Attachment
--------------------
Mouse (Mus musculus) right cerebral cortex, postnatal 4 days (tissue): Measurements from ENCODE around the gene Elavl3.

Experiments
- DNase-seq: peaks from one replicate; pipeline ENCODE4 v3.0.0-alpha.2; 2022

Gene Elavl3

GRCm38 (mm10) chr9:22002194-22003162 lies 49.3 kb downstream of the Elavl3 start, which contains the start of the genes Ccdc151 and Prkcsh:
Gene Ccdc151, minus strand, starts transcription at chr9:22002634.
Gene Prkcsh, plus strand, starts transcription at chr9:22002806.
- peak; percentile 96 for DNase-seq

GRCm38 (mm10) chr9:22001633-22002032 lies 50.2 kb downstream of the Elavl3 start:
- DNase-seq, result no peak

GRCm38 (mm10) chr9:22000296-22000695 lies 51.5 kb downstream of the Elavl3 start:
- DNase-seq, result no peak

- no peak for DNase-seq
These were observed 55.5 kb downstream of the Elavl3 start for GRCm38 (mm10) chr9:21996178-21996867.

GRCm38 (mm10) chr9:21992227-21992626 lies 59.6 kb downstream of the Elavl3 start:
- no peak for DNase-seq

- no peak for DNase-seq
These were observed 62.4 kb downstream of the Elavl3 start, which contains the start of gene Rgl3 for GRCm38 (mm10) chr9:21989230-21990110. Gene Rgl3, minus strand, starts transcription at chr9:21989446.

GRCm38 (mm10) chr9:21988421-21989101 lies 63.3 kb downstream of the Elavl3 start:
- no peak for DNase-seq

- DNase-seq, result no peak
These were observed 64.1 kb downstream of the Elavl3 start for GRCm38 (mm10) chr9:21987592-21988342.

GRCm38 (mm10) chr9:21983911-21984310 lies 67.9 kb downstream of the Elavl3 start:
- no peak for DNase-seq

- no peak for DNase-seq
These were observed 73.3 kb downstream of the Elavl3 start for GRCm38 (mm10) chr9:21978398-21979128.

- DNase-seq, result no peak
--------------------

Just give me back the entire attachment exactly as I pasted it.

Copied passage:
Mouse (Mus musculus) right cerebral cortex, postnatal 4 days (tissue): Measurements from ENCODE around the gene Elavl3.

Experiments
- DNase-seq: peaks from one replicate; pipeline ENCODE4 v3.0.0-alpha.2; 2022

Gene Elavl3

GRCm38 (mm10) chr9:22002194-22003162 lies 49.3 kb downstream of the Elavl3 start, which contains the start of the genes Ccdc151 and Prkcsh:
Gene Ccdc151, minus strand, starts transcription at chr9:22002634.
Gene Prkcsh, plus strand, starts transcription at chr9:22002806.
- peak; percentile 96 for DNase-seq

GRCm38 (mm10) chr9:22001633-22002032 lies 50.2 kb downstream of the Elavl3 start:
- DNase-seq, result no peak

GRCm38 (mm10) chr9:22000296-22000695 lies 51.5 kb downstream of the Elavl3 start:
- DNase-seq, result no peak

- no peak for DNase-seq
These were observed 55.5 kb downstream of the Elavl3 start for GRCm38 (mm10) chr9:21996178-21996867.

GRCm38 (mm10) chr9:21992227-21992626 lies 59.6 kb downstream of the Elavl3 start:
- no peak for DNase-seq

- no peak for DNase-seq
These were observed 62.4 kb downstream of the Elavl3 start, which contains the start of gene Rgl3 for GRCm38 (mm10) chr9:21989230-21990110. Gene Rgl3, minus strand, starts transcription at chr9:21989446.

GRCm38 (mm10) chr9:21988421-21989101 lies 63.3 kb downstream of the Elavl3 start:
- no peak for DNase-seq

- DNase-seq, result no peak
These were observed 64.1 kb downstream of the Elavl3 start for GRCm38 (mm10) chr9:21987592-21988342.

GRCm38 (mm10) chr9:21983911-21984310 lies 67.9 kb downstream of the Elavl3 start:
- no peak for DNase-seq

- no peak for DNase-seq
These were observed 73.3 kb downstream of the Elavl3 start for GRCm38 (mm10) chr9:21978398-21979128.

- DNase-seq, result no peak